A gripping behind-the-scenes history of video games in the twenty-first century
If there is one thing that defines the video game industry, it is survival of the fittest. It’s a business where no one can confidently say what people will be buying and playing even a year from now. And as gaming has grown to a $160 billion market, the cost of that uncertainty has never been higher.
Steven L. Kent has been playing video games since Pong
and writing about the industry since the Nintendo Entertainment System. In his last book, he used his encyclopedic knowledge and unparalleled access to game designers and executives to tell the story of the industry’s first thirty years. Now he chronicles gaming’s second century, as Nintendo, Sega, Sony, and Microsoft wage a life-or-death battle to capture the global market.
The home console boom of the 90s turned hobby companies like Nintendo and Sega into Hollywood-studio-sized business titans. But by the end of the decade, the machines that had made their fortunes were aging or obsolete. In boardrooms on both sides of the Pacific, engineers and executives began, with enormous budgets and total secrecy, to plan the next evolution of home consoles. The PlayStation 2, Nintendo Gamecube, and Sega Dreamcast all made radically different bets on what gamers would want. And then, to the shock of world, Bill Gates announced the development of one console, the Xbox, to beat them all–even if Microsoft had to burn a few billion dollars to do it.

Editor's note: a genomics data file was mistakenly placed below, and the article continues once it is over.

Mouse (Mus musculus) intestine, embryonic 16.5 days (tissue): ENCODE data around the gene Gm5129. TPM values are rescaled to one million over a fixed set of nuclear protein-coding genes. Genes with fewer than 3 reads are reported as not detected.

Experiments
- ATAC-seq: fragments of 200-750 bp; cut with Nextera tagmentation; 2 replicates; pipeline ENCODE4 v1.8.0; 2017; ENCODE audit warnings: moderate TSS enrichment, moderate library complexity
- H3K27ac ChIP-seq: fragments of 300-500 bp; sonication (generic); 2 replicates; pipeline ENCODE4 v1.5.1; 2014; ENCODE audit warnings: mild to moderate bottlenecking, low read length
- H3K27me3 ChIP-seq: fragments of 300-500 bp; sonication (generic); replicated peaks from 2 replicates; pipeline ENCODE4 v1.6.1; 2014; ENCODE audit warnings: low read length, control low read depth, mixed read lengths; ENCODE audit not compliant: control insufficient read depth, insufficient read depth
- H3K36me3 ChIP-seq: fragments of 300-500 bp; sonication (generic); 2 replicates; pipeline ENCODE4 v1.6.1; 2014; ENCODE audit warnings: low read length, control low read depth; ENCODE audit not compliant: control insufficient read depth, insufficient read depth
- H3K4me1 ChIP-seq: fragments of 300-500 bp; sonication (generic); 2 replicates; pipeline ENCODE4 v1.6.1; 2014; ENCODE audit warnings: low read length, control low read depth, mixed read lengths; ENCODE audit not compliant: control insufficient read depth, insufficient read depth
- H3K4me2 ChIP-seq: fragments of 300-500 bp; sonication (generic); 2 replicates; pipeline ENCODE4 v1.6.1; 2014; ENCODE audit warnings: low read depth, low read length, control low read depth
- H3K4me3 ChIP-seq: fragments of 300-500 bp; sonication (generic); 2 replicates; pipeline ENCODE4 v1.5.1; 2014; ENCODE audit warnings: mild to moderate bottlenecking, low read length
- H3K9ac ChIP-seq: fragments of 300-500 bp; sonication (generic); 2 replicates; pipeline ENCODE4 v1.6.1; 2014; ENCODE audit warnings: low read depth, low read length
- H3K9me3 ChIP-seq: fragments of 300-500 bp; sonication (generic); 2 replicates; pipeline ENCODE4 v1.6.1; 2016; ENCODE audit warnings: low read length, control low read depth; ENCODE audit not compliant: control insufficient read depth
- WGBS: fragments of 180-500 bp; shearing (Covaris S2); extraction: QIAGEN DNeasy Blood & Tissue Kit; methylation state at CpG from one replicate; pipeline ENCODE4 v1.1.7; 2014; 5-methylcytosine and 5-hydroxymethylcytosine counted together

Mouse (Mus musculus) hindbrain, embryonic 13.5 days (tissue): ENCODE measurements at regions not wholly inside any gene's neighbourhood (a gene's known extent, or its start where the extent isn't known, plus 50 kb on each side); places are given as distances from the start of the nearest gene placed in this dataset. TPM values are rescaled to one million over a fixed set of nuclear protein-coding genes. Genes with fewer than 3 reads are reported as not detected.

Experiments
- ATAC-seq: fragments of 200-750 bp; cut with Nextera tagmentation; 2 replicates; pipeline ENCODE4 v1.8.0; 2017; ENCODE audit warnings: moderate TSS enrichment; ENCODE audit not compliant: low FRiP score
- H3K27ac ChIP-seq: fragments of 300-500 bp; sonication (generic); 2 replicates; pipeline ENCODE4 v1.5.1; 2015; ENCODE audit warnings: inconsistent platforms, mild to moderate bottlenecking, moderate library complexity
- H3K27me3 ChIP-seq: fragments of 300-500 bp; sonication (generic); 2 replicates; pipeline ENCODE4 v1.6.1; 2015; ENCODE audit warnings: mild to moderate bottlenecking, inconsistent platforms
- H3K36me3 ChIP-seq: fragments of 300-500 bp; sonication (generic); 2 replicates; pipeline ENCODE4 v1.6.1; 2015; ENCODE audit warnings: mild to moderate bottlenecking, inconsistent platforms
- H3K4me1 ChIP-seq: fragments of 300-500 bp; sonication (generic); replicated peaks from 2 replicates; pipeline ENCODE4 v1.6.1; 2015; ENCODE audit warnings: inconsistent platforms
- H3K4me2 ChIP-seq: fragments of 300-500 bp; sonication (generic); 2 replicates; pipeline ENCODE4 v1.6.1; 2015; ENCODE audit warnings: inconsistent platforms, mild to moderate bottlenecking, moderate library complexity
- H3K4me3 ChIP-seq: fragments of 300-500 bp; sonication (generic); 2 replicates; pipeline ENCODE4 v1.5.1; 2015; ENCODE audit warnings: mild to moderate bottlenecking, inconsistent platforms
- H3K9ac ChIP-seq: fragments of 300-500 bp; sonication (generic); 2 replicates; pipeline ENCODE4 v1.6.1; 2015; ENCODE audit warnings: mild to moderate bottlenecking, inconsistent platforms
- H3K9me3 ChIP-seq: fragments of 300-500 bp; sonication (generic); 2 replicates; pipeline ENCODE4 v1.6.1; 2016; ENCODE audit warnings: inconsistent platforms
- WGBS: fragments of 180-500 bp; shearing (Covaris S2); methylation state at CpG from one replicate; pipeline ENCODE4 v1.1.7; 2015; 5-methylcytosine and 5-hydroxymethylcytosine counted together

With unparalleled reporting and gripping storytelling, The Ultimate History of Video Games, Volume 2
explores the origins of modern consoles and of the franchises–from Grand Theft Auto
to Call of Duty
and Guitar Hero
–that would define gaming in the twenty-first century.